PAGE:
Passive RFID Heading for Trouble
According to a new study from ABI Research, the market for passive Radio Frequency Identification (RFID) labels - particularly UHF labels - has not yet grown as stakeholders in the industry had hoped. The reason, the core components of RFID tags have failed to achieve their expected potential because of relationship between prices, volumes, and the business case.
The study notes that in a classic ‘vicious circle’ dynamic, production costs for Gen2 UHF passive labels are still at levels tending to inhibit the high-volume deployments that would provide economies of scale.
Robert Foppiani, research analyst, ABI Research, says, “At current prices, many end-user companies in the retail/CPG supply chain struggle to determine a compelling business case for RFID. Those companies that have high value, high risk goods are often able to find a business case to justify the investment in RFID passive labels at current prices. But many members of the value chain are operating on thin margins, and most are unwilling to drop prices any further until there is much greater volume.”
This has led to label vendors trying a variety of tactics to wring every last cent out of the cost of their products, the firm noted in an official statement. Alien, Avery Dennison, Texas Instruments, and NXP hope that their strap technologies will do the trick; multiple vendors are hoping to shrink the size of an IC to obtain more units from a single wafer.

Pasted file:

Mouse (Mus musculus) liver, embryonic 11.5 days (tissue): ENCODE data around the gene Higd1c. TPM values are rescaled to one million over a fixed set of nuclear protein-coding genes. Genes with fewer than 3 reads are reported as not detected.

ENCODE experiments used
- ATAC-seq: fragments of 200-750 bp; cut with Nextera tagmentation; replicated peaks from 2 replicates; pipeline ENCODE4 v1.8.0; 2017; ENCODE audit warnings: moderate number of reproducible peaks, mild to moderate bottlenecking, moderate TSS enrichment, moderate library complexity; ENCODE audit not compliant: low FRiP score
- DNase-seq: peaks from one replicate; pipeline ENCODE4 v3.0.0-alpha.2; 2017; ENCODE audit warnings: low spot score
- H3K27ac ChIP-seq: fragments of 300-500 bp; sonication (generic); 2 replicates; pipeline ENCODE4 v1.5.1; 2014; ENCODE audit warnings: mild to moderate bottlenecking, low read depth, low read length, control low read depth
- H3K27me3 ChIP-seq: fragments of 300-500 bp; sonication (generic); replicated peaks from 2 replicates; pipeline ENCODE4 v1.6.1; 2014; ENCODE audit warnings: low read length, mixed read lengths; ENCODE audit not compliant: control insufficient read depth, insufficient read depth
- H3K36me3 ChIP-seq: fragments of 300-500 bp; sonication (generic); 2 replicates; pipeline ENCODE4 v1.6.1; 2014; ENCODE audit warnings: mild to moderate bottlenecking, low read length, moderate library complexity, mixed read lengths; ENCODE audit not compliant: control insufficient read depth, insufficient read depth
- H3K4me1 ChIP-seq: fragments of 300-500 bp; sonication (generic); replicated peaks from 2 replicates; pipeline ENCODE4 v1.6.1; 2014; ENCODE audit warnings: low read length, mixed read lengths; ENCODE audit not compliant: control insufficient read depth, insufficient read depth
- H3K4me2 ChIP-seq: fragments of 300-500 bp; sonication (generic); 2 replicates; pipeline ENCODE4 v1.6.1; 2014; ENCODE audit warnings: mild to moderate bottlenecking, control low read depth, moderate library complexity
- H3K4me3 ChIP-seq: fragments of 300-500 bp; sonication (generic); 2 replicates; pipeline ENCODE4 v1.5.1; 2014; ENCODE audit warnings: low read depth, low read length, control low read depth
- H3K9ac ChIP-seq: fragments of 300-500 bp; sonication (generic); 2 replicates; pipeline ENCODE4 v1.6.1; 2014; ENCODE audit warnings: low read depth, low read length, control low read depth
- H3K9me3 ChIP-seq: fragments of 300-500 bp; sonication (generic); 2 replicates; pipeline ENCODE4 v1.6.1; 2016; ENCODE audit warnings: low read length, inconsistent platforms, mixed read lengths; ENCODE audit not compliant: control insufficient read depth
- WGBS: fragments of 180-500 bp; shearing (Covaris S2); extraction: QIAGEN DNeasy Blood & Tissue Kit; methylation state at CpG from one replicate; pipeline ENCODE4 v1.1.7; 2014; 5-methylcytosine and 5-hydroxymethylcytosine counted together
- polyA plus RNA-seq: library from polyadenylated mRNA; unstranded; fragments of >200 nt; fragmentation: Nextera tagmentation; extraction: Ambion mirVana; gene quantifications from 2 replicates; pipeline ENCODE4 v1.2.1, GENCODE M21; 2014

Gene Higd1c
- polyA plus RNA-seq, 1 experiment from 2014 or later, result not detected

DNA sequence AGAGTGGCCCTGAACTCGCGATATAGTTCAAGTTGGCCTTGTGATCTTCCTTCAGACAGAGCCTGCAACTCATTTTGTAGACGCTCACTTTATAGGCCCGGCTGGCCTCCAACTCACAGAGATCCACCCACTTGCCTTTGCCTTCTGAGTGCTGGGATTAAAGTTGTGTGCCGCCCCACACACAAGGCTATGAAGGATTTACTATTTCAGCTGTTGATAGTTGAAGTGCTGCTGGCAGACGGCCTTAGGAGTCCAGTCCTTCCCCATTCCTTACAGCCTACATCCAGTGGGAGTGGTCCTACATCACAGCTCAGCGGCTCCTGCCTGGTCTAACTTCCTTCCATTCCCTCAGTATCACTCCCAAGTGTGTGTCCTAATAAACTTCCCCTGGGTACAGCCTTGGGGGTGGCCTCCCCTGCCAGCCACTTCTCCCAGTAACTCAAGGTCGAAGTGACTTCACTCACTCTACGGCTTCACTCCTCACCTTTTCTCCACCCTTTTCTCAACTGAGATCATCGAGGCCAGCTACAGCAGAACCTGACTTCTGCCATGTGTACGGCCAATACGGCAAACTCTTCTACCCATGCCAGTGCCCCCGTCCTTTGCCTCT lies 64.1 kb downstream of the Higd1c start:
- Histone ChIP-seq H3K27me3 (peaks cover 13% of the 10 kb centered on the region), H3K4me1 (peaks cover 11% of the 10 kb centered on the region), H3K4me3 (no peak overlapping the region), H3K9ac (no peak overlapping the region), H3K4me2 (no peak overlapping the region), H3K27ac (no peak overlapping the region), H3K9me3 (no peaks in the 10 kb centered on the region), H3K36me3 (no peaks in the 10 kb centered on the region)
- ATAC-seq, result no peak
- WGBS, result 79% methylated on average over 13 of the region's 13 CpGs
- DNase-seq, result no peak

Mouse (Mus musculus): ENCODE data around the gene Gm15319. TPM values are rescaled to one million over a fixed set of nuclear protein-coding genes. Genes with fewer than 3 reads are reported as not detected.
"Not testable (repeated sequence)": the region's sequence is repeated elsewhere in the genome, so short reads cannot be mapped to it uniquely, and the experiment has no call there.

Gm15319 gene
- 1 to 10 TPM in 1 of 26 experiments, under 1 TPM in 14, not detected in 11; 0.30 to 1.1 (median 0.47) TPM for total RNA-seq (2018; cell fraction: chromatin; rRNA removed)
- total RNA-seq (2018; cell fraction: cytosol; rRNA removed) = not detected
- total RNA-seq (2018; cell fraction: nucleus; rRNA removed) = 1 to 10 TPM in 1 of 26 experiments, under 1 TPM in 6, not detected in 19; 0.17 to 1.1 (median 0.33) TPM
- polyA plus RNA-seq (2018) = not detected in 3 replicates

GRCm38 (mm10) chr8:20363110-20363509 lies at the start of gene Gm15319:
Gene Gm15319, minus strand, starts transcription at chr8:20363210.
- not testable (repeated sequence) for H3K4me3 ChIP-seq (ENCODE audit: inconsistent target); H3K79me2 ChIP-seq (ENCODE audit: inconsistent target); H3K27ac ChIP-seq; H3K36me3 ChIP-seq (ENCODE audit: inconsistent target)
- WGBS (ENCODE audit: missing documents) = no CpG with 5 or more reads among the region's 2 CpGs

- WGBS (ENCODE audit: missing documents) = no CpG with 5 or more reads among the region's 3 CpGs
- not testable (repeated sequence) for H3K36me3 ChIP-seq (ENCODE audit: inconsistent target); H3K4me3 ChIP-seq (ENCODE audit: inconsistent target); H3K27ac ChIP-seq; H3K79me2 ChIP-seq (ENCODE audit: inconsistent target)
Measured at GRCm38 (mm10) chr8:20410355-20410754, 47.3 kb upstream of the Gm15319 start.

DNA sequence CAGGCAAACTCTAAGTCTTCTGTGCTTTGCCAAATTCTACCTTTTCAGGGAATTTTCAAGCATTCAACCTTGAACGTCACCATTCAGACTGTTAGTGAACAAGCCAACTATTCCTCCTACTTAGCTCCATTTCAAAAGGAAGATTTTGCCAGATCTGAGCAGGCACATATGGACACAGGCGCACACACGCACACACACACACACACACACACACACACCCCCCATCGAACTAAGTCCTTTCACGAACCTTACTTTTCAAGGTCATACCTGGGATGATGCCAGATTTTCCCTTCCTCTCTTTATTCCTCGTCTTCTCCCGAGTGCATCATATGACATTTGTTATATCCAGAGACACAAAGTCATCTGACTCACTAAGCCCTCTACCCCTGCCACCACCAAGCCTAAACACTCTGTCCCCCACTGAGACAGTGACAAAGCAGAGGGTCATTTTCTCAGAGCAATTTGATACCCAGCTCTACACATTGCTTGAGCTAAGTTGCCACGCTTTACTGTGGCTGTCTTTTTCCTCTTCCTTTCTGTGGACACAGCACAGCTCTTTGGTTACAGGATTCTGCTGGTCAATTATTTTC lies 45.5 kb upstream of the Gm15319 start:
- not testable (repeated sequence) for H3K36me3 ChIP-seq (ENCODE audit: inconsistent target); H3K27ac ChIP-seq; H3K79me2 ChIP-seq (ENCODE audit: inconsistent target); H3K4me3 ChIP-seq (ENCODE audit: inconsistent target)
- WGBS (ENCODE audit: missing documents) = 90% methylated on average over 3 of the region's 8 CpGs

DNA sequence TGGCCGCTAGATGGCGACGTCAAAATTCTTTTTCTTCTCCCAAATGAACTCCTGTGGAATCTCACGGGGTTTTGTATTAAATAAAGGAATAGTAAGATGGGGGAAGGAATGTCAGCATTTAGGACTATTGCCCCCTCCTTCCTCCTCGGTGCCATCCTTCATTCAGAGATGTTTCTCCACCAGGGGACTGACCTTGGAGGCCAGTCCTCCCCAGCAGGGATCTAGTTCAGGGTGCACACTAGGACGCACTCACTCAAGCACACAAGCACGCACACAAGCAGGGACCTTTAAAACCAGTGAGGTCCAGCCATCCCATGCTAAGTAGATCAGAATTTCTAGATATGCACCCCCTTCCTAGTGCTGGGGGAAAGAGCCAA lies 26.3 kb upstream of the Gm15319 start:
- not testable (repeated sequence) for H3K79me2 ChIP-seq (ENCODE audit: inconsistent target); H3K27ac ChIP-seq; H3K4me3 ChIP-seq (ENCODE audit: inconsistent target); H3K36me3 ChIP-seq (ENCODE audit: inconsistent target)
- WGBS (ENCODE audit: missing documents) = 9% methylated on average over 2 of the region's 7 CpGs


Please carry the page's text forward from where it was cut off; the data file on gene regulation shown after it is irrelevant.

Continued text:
The research firm also believes that a number of EPC Gen 2 RFID vendors are engaged in ‘loss-leader’ activities, offering labels at unsustainable prices in an effort to gain market share, and eventually, some will drop out of the running, or will find niche markets where their products can find a role.
ABI Research also noted that such cost reduction tactics will not have a short-term effect on market volumes too, and, while the substantial price cuts seen in the past year were necessary to attract end users complying with mandates, future vendor attempts at lowering production costs will make more sense as higher volumes are reached.
It also revealed that users will proceed cautiously case-by-case and volumes will rise slowly and steadily rather than dramatically.
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